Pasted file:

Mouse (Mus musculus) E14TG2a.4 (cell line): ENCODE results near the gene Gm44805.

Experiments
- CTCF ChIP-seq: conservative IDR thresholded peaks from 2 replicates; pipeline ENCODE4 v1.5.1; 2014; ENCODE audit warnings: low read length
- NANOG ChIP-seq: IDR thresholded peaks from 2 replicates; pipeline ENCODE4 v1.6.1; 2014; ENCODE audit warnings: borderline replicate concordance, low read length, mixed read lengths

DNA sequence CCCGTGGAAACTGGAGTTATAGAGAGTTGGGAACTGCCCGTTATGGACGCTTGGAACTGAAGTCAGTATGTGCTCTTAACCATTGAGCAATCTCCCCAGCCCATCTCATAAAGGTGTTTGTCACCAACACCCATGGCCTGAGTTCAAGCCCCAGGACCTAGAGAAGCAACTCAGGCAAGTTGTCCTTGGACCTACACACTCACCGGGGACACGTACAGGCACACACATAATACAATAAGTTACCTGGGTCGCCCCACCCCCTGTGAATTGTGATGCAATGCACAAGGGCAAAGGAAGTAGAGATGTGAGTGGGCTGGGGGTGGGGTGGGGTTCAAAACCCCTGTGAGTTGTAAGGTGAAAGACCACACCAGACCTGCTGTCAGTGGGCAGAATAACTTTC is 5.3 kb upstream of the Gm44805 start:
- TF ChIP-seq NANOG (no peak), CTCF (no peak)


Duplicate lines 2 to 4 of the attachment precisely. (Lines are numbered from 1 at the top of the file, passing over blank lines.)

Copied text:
Experiments
- CTCF ChIP-seq: conservative IDR thresholded peaks from 2 replicates; pipeline ENCODE4 v1.5.1; 2014; ENCODE audit warnings: low read length
- NANOG ChIP-seq: IDR thresholded peaks from 2 replicates; pipeline ENCODE4 v1.6.1; 2014; ENCODE audit warnings: borderline replicate concordance, low read length, mixed read lengths